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There Wasn’t That Much Good News at SMU Economic Forecast Session

Lower oil prices to mean 'significant' Texas budget deficit, expert predicts.
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While the North Texas economy continues to be relatively healthy—especially in the real estate sector—the outlook is much bleaker for the country as a whole. That was the consensus of a group of business-school academics at today’s eighth annual SMU Cox Economic Outlook Panel at Southern Methodist University.

The panel’s tone was set by Albert W. Niemi Jr., dean of SMU’s Cox School of Business. Calling the current U.S. economic recovery the slowest since the 1930s, Niemi said consumers still are carrying a tremendous debt load. He put the nation’s “real unemployment rate” at 10.5 percent—roughly double the official rate—because so many discouraged workers have dropped out of the labor force. And, while the economies of 15 states including Texas are booming, he added, “35 are sideways or decelerating.”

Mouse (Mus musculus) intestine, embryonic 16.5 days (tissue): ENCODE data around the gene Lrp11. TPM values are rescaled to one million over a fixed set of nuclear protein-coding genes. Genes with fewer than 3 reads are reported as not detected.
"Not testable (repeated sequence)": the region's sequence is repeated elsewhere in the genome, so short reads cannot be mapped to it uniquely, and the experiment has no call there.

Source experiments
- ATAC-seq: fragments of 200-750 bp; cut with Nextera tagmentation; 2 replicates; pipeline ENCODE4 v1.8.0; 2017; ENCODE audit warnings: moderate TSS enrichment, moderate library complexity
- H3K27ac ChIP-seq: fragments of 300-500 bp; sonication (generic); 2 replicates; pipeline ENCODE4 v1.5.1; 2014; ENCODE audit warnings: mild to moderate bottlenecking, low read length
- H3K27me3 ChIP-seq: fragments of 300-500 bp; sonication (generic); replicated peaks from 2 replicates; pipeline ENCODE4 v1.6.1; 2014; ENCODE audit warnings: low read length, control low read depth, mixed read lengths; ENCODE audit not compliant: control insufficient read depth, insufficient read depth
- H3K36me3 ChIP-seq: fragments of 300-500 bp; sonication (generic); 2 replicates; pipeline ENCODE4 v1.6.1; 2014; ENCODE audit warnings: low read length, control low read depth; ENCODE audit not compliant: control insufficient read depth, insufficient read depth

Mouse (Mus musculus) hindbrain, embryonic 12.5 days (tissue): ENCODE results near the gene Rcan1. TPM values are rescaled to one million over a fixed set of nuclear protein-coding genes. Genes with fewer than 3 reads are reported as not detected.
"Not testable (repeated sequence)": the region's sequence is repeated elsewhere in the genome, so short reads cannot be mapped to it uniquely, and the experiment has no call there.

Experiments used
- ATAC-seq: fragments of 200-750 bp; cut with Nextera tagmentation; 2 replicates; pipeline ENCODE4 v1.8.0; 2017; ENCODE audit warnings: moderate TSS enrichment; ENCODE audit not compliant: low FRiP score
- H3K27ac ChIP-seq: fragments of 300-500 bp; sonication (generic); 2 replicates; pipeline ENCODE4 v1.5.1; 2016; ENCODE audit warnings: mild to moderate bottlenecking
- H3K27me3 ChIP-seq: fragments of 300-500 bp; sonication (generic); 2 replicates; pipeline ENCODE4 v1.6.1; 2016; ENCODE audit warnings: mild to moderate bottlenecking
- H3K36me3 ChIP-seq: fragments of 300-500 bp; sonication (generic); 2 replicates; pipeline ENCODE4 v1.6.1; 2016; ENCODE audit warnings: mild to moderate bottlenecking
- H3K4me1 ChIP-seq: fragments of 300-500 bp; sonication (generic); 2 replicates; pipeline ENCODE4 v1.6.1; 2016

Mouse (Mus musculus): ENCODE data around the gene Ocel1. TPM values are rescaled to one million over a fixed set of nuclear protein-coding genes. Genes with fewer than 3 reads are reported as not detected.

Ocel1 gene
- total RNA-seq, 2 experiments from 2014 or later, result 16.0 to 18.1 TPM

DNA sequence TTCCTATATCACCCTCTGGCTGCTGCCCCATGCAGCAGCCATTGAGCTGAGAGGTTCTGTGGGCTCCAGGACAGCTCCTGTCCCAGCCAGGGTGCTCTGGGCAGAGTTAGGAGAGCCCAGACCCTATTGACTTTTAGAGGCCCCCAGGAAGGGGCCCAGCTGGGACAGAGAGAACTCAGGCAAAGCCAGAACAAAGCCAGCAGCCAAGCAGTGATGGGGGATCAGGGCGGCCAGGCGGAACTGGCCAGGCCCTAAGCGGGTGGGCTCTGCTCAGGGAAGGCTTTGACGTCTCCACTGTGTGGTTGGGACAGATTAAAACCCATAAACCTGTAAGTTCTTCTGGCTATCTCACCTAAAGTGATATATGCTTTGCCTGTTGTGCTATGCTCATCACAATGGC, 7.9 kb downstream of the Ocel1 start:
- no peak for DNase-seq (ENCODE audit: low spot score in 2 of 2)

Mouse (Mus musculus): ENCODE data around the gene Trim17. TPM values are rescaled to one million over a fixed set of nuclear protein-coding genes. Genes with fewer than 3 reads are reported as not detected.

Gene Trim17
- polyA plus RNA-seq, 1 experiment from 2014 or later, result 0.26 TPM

“So, Merry Christmas!” Niemi said with a laugh. “The good news is … it’s great to be in Texas!”

Chuck Dannis, a real estate adjunct professor, echoed that. In terms of “net absorption,” Dannis said, Dallas-Fort Worth ranks among the top three U.S. metros in all four commercial real estate property types: industrial, office, retail and multifamily. In addition, houses are very affordable in North Texas and continue to play a big role in attracting companies like Toyota from other states, he said.

Bruce Bullock, director of SMU’s Maguire Energy Institute, was much less sanguine about the battered energy sector, where the price of West Texas Intermediate crude oil dropped today to $35.62. That was only a few dollars above its $32.40 low in 2008, during the financial crisis. And, Bullock expects to see another year of low oil prices. His best guess for 2016: “Somewhere between where we are now and $50 a barrel.”

“Doom and gloom” was the general theme of the outlook panel, experts in banking, the stock market, and entrepreneurship agreed. They pointed out that community banks are disappearing, corporate profits are declining, and Texas exports will be hurt by a stronger dollar and China’s slumping economy.

Bud Weinstein, an associate director of the Maguire Energy Institute, added to the panel’s sour mood by predicting that, due to tough times in the oil patch, severance and other Texas state tax revenues will fall, putting a crimp in state and local budgets including those for school districts.

When the 85th Texas Legislature convenes in 2017, Weinstein said, “We’re going to be looking at a significant budget deficit, and we never raise taxes in Texas. … The fiscal outlook for Texas is going to be ugly.”

All of which prompted Niemi to conclude the session with tongue planted firmly in cheek. “This has been a Merry Christmas party,” he said. “All this good news.”

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